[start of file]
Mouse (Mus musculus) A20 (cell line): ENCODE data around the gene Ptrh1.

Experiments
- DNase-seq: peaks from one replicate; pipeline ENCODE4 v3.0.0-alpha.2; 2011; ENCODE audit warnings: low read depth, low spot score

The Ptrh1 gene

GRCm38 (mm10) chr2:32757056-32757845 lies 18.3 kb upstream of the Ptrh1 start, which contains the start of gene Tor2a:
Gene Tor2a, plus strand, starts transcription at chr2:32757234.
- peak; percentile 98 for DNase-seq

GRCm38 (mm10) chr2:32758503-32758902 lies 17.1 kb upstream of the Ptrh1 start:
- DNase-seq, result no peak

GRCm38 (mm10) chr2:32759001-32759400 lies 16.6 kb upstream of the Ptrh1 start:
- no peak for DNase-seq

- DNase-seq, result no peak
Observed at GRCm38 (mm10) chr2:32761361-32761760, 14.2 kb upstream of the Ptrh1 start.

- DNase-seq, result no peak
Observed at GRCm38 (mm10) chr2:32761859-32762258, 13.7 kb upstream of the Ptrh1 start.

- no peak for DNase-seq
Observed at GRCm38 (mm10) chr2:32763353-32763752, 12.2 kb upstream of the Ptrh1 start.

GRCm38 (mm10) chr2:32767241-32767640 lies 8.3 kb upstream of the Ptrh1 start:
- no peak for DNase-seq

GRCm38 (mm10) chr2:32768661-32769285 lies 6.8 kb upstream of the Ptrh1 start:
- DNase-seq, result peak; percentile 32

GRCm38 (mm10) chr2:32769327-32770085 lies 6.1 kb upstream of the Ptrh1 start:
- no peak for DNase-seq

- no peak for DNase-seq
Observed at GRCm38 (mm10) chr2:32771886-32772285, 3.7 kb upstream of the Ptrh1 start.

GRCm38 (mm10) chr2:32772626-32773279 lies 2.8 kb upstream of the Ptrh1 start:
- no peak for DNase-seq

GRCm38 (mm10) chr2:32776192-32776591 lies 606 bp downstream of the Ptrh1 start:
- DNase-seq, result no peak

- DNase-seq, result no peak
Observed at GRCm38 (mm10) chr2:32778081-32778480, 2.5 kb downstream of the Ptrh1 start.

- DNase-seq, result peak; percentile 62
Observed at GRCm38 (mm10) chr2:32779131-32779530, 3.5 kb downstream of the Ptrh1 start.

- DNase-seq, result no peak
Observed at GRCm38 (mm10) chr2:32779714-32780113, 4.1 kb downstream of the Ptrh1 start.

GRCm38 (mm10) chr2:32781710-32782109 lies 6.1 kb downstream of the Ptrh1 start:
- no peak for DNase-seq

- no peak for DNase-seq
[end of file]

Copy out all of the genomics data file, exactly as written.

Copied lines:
Mouse (Mus musculus) A20 (cell line): ENCODE data around the gene Ptrh1.

Experiments
- DNase-seq: peaks from one replicate; pipeline ENCODE4 v3.0.0-alpha.2; 2011; ENCODE audit warnings: low read depth, low spot score

The Ptrh1 gene

GRCm38 (mm10) chr2:32757056-32757845 lies 18.3 kb upstream of the Ptrh1 start, which contains the start of gene Tor2a:
Gene Tor2a, plus strand, starts transcription at chr2:32757234.
- peak; percentile 98 for DNase-seq

GRCm38 (mm10) chr2:32758503-32758902 lies 17.1 kb upstream of the Ptrh1 start:
- DNase-seq, result no peak

GRCm38 (mm10) chr2:32759001-32759400 lies 16.6 kb upstream of the Ptrh1 start:
- no peak for DNase-seq

- DNase-seq, result no peak
Observed at GRCm38 (mm10) chr2:32761361-32761760, 14.2 kb upstream of the Ptrh1 start.

- DNase-seq, result no peak
Observed at GRCm38 (mm10) chr2:32761859-32762258, 13.7 kb upstream of the Ptrh1 start.

- no peak for DNase-seq
Observed at GRCm38 (mm10) chr2:32763353-32763752, 12.2 kb upstream of the Ptrh1 start.

GRCm38 (mm10) chr2:32767241-32767640 lies 8.3 kb upstream of the Ptrh1 start:
- no peak for DNase-seq

GRCm38 (mm10) chr2:32768661-32769285 lies 6.8 kb upstream of the Ptrh1 start:
- DNase-seq, result peak; percentile 32

GRCm38 (mm10) chr2:32769327-32770085 lies 6.1 kb upstream of the Ptrh1 start:
- no peak for DNase-seq

- no peak for DNase-seq
Observed at GRCm38 (mm10) chr2:32771886-32772285, 3.7 kb upstream of the Ptrh1 start.

GRCm38 (mm10) chr2:32772626-32773279 lies 2.8 kb upstream of the Ptrh1 start:
- no peak for DNase-seq

GRCm38 (mm10) chr2:32776192-32776591 lies 606 bp downstream of the Ptrh1 start:
- DNase-seq, result no peak

- DNase-seq, result no peak
Observed at GRCm38 (mm10) chr2:32778081-32778480, 2.5 kb downstream of the Ptrh1 start.

- DNase-seq, result peak; percentile 62
Observed at GRCm38 (mm10) chr2:32779131-32779530, 3.5 kb downstream of the Ptrh1 start.

- DNase-seq, result no peak
Observed at GRCm38 (mm10) chr2:32779714-32780113, 4.1 kb downstream of the Ptrh1 start.

GRCm38 (mm10) chr2:32781710-32782109 lies 6.1 kb downstream of the Ptrh1 start:
- no peak for DNase-seq

- no peak for DNase-seq